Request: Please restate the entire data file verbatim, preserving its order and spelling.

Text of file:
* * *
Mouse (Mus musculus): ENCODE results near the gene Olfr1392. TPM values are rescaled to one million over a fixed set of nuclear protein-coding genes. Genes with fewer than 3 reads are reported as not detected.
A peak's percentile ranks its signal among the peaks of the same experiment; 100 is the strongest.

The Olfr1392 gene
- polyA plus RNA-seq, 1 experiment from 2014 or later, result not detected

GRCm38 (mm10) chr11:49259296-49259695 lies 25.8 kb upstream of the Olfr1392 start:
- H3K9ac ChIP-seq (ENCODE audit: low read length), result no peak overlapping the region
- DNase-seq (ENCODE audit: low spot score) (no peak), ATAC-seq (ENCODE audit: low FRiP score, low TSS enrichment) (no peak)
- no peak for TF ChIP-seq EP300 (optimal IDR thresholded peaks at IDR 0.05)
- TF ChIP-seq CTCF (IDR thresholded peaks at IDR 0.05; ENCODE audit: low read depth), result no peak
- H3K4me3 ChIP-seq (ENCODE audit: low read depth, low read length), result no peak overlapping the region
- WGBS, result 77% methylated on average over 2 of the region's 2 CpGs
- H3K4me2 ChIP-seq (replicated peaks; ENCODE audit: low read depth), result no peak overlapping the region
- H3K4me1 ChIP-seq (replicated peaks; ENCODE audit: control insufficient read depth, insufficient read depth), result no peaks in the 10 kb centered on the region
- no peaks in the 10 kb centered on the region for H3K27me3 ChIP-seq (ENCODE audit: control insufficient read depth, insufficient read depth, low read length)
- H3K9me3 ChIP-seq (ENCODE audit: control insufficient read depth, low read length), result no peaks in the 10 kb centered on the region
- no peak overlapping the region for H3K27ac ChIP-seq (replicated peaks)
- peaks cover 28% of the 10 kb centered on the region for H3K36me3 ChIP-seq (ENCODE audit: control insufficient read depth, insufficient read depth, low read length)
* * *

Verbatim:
Mouse (Mus musculus): ENCODE results near the gene Olfr1392. TPM values are rescaled to one million over a fixed set of nuclear protein-coding genes. Genes with fewer than 3 reads are reported as not detected.
A peak's percentile ranks its signal among the peaks of the same experiment; 100 is the strongest.

The Olfr1392 gene
- polyA plus RNA-seq, 1 experiment from 2014 or later, result not detected

GRCm38 (mm10) chr11:49259296-49259695 lies 25.8 kb upstream of the Olfr1392 start:
- H3K9ac ChIP-seq (ENCODE audit: low read length), result no peak overlapping the region
- DNase-seq (ENCODE audit: low spot score) (no peak), ATAC-seq (ENCODE audit: low FRiP score, low TSS enrichment) (no peak)
- no peak for TF ChIP-seq EP300 (optimal IDR thresholded peaks at IDR 0.05)
- TF ChIP-seq CTCF (IDR thresholded peaks at IDR 0.05; ENCODE audit: low read depth), result no peak
- H3K4me3 ChIP-seq (ENCODE audit: low read depth, low read length), result no peak overlapping the region
- WGBS, result 77% methylated on average over 2 of the region's 2 CpGs
- H3K4me2 ChIP-seq (replicated peaks; ENCODE audit: low read depth), result no peak overlapping the region
- H3K4me1 ChIP-seq (replicated peaks; ENCODE audit: control insufficient read depth, insufficient read depth), result no peaks in the 10 kb centered on the region
- no peaks in the 10 kb centered on the region for H3K27me3 ChIP-seq (ENCODE audit: control insufficient read depth, insufficient read depth, low read length)
- H3K9me3 ChIP-seq (ENCODE audit: control insufficient read depth, low read length), result no peaks in the 10 kb centered on the region
- no peak overlapping the region for H3K27ac ChIP-seq (replicated peaks)
- peaks cover 28% of the 10 kb centered on the region for H3K36me3 ChIP-seq (ENCODE audit: control insufficient read depth, insufficient read depth, low read length)